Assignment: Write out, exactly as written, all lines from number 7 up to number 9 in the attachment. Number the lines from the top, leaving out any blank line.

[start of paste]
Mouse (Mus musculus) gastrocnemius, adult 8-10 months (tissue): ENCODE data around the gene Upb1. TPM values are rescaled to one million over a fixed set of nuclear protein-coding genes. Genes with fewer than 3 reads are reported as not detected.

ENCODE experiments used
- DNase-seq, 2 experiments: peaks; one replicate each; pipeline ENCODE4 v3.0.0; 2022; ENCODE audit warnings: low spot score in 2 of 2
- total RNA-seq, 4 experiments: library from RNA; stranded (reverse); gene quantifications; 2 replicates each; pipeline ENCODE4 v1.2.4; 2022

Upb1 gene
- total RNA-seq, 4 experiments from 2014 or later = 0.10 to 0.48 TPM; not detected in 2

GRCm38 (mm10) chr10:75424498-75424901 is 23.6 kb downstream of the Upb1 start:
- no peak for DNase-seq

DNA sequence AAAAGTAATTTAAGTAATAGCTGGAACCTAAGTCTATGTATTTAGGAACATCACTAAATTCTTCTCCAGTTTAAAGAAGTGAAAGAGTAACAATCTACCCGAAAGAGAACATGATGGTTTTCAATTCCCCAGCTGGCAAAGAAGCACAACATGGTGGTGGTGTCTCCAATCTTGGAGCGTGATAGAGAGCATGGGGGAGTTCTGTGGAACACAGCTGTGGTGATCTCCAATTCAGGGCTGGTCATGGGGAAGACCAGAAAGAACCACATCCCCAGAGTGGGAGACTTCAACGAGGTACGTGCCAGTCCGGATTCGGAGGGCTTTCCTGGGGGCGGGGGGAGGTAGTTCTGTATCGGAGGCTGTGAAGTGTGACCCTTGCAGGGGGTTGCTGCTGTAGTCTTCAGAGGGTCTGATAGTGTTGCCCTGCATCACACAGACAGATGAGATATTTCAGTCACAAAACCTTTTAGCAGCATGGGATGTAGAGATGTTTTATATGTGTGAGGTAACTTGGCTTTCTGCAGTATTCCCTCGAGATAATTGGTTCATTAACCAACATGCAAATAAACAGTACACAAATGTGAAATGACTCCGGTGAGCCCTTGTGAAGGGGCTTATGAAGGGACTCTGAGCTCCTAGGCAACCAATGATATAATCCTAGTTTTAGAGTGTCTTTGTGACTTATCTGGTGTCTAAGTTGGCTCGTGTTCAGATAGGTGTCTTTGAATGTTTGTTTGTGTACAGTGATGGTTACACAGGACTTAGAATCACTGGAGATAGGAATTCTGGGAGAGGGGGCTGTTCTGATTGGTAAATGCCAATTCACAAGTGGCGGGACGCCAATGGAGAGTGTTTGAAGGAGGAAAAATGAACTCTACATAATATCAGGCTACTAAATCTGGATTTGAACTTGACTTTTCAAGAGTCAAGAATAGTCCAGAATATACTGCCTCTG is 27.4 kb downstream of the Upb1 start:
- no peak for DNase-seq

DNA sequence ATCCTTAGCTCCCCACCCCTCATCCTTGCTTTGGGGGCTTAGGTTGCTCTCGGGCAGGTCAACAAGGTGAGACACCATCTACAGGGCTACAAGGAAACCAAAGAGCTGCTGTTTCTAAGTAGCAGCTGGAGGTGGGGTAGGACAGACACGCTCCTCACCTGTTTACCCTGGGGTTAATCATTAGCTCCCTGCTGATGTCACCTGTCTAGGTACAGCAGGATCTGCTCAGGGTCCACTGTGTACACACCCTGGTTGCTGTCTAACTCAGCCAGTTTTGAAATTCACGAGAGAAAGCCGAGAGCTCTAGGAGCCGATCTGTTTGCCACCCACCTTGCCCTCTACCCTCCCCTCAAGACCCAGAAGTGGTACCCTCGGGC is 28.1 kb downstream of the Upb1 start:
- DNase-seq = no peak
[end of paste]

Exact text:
GRCm38 (mm10) chr10:75424498-75424901 is 23.6 kb downstream of the Upb1 start:
- no peak for DNase-seq

DNA sequence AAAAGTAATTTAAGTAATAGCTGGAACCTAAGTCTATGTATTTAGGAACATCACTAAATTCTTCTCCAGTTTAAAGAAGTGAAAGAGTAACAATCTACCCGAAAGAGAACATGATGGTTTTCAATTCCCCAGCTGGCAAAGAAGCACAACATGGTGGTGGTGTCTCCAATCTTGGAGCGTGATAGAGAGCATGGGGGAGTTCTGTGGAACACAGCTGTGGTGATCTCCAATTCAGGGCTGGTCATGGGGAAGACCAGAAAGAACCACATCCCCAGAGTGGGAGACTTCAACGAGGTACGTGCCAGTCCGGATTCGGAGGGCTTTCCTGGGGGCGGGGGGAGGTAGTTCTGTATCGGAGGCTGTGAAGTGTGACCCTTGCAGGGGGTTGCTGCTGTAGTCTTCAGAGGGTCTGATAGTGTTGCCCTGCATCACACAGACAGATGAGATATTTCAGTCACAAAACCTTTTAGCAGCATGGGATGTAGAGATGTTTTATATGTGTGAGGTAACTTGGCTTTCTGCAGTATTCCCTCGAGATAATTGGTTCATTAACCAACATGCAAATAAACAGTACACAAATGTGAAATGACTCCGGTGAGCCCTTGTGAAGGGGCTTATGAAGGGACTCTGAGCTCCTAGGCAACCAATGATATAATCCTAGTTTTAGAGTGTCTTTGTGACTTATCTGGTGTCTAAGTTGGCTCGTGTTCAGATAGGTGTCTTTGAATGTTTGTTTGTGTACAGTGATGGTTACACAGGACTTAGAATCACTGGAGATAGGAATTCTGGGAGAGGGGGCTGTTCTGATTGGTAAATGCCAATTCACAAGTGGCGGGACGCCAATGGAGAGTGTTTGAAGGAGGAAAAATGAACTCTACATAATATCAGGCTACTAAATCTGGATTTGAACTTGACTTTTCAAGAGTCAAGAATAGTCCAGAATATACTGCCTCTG is 27.4 kb downstream of the Upb1 start: